Video: Special research unit stops fire with electricity, sound
The U.S. military research unit DARPA has developed ways to fight fire using sound and electricity
By George Dvorsky
WASHINGTON — Traditional fire fighting techniques have relied on dousing flames with water or chemicals. But in an effort to fight fires in combat environments, DARPA has developed a groundbreaking technique where flames can be extinguished by using electricity and sound. But while the proof of concept has been established, the real challenge will be in bringing it to the real world.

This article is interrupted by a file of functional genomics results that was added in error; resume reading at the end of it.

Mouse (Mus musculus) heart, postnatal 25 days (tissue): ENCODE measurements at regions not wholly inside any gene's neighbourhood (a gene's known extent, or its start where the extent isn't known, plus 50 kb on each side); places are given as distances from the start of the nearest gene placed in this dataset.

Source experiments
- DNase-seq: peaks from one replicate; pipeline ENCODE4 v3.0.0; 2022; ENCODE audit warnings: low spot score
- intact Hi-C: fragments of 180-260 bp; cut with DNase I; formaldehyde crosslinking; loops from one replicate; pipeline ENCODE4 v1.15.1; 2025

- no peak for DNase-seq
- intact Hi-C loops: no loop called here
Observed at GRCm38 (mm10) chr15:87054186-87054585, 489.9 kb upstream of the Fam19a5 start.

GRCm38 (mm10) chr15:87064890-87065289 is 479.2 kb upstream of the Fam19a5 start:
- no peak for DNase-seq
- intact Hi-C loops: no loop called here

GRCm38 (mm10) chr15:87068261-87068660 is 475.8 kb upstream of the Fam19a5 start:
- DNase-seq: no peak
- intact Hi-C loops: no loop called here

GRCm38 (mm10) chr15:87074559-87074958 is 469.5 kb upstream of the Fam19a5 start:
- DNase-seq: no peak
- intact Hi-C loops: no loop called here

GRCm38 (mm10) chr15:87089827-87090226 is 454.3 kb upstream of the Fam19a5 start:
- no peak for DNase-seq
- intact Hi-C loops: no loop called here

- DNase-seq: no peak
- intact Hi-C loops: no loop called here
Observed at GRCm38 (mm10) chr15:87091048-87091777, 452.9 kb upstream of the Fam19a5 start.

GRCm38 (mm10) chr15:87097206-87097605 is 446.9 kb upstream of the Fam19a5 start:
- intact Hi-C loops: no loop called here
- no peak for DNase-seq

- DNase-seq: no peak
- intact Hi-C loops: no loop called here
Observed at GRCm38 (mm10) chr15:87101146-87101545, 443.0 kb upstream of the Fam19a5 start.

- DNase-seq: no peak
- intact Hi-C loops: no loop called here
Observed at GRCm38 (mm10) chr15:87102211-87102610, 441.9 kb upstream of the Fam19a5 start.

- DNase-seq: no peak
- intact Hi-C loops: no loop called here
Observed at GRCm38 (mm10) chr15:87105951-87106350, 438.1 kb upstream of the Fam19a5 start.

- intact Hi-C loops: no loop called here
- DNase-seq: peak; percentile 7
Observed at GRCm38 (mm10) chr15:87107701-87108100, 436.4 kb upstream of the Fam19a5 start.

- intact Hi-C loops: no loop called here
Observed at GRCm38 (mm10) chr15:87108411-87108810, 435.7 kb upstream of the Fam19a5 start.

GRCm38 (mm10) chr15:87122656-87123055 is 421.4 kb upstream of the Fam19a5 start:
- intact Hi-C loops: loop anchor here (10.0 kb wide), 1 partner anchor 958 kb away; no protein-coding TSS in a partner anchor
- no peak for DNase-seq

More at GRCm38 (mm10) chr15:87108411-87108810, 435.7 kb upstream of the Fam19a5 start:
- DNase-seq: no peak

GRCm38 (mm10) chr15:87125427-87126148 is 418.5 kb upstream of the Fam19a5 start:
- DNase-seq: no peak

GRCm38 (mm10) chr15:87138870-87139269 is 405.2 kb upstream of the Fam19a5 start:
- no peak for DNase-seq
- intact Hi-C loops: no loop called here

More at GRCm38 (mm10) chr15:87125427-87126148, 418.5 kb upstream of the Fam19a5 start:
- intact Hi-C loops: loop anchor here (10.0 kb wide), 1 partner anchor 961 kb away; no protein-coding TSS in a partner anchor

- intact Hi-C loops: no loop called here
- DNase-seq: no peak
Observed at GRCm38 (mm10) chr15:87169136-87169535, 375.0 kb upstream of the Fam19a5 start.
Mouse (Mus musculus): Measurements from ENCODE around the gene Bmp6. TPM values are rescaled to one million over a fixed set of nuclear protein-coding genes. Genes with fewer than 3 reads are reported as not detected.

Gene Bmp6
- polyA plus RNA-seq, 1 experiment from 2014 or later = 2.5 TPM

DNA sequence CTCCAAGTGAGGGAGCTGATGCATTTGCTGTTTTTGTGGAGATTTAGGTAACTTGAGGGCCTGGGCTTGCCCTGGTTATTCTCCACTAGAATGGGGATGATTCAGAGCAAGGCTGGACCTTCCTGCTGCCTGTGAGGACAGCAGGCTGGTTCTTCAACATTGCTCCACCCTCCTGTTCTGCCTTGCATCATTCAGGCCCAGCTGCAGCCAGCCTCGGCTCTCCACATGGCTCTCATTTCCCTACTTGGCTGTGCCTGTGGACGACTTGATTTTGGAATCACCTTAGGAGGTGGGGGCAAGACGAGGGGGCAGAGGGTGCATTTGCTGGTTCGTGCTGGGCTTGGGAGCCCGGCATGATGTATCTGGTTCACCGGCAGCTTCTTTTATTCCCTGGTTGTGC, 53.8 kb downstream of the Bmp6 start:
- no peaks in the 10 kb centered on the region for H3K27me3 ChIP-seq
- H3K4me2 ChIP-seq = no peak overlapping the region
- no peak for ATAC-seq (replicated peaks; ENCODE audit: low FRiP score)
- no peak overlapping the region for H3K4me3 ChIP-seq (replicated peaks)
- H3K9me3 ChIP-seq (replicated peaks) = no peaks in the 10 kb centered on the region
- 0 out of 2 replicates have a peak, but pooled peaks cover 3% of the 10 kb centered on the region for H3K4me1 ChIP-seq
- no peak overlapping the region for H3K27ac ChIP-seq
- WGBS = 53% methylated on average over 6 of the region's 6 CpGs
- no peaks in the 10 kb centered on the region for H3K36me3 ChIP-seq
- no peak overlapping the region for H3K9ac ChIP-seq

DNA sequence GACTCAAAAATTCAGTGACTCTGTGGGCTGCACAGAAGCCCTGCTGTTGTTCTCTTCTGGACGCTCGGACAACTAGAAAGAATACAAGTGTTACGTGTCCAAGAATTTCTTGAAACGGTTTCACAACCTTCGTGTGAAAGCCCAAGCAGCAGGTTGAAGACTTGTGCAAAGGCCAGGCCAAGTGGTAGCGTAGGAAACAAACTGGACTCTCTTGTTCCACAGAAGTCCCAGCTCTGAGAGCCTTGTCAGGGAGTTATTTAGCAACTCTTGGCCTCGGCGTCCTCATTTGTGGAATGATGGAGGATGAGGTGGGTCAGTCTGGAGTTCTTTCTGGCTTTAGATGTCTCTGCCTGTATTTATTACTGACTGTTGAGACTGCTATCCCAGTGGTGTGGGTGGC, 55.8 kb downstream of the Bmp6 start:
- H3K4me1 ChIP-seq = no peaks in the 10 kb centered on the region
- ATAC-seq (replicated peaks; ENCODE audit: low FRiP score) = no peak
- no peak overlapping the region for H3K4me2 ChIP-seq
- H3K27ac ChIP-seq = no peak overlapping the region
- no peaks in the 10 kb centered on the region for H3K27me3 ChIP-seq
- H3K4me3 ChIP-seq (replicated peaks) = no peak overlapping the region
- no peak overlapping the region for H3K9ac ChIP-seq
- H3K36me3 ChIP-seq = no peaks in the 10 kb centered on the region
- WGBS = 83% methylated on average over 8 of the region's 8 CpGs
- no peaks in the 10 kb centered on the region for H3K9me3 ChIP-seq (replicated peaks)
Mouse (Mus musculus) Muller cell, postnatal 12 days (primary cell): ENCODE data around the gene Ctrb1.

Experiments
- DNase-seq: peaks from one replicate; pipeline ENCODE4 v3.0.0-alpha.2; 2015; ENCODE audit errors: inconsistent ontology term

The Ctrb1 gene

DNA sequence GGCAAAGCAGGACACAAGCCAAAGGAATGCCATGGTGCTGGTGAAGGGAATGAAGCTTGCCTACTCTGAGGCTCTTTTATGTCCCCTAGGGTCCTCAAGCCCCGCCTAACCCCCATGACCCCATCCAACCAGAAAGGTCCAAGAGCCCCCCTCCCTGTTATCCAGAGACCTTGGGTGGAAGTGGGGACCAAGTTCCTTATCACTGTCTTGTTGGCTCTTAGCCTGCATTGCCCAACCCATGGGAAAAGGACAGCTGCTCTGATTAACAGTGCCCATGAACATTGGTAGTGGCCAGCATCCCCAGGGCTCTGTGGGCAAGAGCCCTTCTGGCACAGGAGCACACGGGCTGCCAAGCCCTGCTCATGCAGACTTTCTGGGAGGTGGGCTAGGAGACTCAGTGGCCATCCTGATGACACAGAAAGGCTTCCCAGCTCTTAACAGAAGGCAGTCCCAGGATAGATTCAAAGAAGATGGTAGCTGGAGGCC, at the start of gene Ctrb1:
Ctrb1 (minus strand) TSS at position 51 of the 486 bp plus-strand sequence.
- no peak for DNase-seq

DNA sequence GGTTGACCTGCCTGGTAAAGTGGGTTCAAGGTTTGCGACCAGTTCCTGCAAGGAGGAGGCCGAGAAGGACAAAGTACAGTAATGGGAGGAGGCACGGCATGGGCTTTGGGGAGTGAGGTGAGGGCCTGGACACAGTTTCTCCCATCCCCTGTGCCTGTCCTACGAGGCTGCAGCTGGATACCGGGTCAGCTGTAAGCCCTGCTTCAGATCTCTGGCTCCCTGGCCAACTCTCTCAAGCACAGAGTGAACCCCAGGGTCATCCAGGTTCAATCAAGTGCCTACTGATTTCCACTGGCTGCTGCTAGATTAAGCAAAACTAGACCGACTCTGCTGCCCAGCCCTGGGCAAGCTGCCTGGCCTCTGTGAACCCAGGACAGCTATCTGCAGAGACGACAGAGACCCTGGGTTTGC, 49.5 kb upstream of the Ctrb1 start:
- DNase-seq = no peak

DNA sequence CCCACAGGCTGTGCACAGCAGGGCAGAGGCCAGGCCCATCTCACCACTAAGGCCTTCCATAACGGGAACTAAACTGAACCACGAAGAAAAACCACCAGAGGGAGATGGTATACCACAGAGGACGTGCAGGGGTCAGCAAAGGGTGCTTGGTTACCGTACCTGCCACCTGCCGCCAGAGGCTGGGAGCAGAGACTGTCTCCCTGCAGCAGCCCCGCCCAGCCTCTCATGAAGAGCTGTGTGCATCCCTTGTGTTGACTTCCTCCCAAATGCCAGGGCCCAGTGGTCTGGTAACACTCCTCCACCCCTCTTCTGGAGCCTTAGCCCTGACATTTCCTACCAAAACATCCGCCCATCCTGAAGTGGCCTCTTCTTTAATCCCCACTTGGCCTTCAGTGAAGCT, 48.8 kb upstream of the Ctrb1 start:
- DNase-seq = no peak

The Pentagon has good reason to be concerned about fires. Back in 2008, a fire aboard the aircraft carrier USS George Washington burned for 12 hours and caused about $70 million in damage. The incident resulted in the founding of DARPA's Instant Fire Suppression (IFS) program with the stated goal of learning to better understand the fundamental properties of fire in order to transform the ways it can be extinguished.
A major revelation came in the way that the researchers framed the very nature of fire. According to physicists, flames are actually a cold plasma. This realization led DARPA to theorize that applied physics — not chemistry — could help them come up with a novel way of putting out fires.